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Athlete concerns grow ahead of Olympics

Japan 2020

Olympic athlete Sandi Morris joined Aaron Nolan on Newsfeed Now to talk about the future of the Toyko Games. Weekdays at 11:30 a.m. EST, Newsfeed Now will be streaming the latest updates on the coronavirus outbreak utilizing our newsrooms across the country. If you miss the live report, you’ll be able to see a replay minutes after the stream ends.

TOKYO, JAPAN (KARK/AP) – The Olympic flame on Friday completed its difficult journey from Greece to Japan.

That signified a small, symbolic victory for the IOC and local organizers, who maintain the Tokyo Olympics will open on July 24 amid a chorus of doubters who believe they should be postponed or canceled because of the coronavirus pandemic.

“For the first time in 56 years, the Olympic torch is heading to Tokyo and I hope that the Olympic torch will illuminate the path of hope for many people,” organizing committee President Yoshiro Mori said at a scaled-down arrival ceremony at an air base in northern Japan.

Mori of course was referring to Tokyo’s famous 1964 Olympics. Tokyo was also to have been the venue for the 1940 Olympics, which were cancelled by World War II.

“We will work closely with the International Olympic Committee, the Japanese government, and the Tokyo Metropolitan Government,” he said, and based on the World Health Organization’s advice, “we will ensure a safe and secure games.”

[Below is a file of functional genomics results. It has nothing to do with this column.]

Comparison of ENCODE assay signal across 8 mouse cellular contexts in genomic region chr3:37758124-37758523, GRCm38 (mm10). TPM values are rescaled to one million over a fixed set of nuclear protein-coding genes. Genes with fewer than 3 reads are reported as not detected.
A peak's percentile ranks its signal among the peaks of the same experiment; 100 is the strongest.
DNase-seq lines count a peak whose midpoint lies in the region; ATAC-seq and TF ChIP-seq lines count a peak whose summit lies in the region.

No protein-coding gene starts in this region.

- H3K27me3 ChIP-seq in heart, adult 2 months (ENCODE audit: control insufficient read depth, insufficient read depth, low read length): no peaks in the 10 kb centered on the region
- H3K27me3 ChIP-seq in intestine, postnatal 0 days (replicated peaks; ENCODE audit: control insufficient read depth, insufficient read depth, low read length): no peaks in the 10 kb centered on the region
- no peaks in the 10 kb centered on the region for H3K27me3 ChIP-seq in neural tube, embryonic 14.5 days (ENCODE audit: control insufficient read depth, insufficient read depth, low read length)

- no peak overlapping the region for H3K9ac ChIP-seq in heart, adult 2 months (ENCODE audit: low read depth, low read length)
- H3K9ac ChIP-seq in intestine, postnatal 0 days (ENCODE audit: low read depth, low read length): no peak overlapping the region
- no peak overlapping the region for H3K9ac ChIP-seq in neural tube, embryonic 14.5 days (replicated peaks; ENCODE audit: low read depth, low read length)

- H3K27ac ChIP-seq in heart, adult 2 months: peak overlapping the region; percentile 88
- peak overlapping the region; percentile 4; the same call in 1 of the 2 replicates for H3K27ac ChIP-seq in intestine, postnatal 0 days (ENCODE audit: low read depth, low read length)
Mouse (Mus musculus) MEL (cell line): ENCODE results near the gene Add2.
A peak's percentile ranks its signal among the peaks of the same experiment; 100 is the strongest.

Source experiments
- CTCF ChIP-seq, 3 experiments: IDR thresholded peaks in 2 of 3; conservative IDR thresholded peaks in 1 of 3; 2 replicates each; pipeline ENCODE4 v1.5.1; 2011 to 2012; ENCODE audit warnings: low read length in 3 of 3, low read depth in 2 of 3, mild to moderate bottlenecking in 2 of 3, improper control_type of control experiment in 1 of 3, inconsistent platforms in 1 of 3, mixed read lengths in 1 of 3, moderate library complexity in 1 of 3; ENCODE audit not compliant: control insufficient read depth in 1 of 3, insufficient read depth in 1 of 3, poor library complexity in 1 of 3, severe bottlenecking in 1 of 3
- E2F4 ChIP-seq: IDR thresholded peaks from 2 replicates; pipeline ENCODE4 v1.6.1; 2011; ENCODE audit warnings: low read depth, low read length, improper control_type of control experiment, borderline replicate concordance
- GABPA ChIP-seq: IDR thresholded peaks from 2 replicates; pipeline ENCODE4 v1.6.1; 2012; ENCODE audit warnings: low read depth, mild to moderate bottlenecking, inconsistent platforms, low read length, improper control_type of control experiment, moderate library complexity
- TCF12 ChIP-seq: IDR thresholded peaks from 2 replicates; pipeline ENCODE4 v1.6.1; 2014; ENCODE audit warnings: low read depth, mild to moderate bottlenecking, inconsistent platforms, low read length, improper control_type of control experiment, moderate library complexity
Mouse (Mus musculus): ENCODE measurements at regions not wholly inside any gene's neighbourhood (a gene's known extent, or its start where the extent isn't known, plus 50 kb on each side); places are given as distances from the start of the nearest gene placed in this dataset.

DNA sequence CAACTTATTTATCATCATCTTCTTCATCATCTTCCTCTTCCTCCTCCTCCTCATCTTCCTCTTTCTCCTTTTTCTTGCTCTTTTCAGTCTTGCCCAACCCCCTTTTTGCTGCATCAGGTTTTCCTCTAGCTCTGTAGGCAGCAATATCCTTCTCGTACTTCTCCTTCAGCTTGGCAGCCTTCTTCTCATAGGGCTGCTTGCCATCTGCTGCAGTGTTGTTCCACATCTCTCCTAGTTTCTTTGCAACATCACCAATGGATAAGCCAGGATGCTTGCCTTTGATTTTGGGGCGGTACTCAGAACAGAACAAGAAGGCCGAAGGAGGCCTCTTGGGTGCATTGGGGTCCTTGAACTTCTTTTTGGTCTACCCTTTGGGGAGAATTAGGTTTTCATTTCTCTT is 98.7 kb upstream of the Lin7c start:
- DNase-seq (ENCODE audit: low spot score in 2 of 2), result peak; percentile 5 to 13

The flame, carried in a tiny canister from Greece, reached Japan aboard a white aircraft painted with the inscription “Tokyo 2020 Olympic Torch Relay” along its side. The tail section was adorned with the refrain “Hope Lights our Way.

The aircraft was welcomed on the tarmac by a small contingent of organizing committee officials. Two of Japan’s most famous Olympians – three-time wresting gold medalist Saori Yoshida and three-time judo gold medalist Tadahiro Nomura – received the flame for the lighting ceremony.

The two climbed portable stairs and entered the aircraft before emerging holding the cradle-like canister with a flame burning inside. They handed it over at the base of the stairs to Mori, who delivered a brief acceptance speech in a gusting wind.

Yoshida and Nomura then took the torch and ignited a large cauldron on the tarmac of the air base.

Mori referred to the “difficult situation” with the virus, and then thanked the IOC and Greek officials that the “hand-over ceremony was able to be held” with the Olympics set to open in just over four months.

The flame arrived in the northeastern part of Japan, roughly 250 kilometers (150 miles) from Tokyo, that was devastated by the 2011 earthquake, tsunami and meltdown of three nuclear reactors that has left many still living in temporary quarters.

The flame will stay in northern Japan for almost a week until the torch relay begins officially on March 26 from Fukushima prefecture. It will be put on public display in the three prefectures most affected by the disaster – Miyagi, Iwate and Fukushima,

Even if the Olympics and Paralympics don’t start as scheduled, the burning flame could be used as a symbol and a rallying point for the Japanese public.

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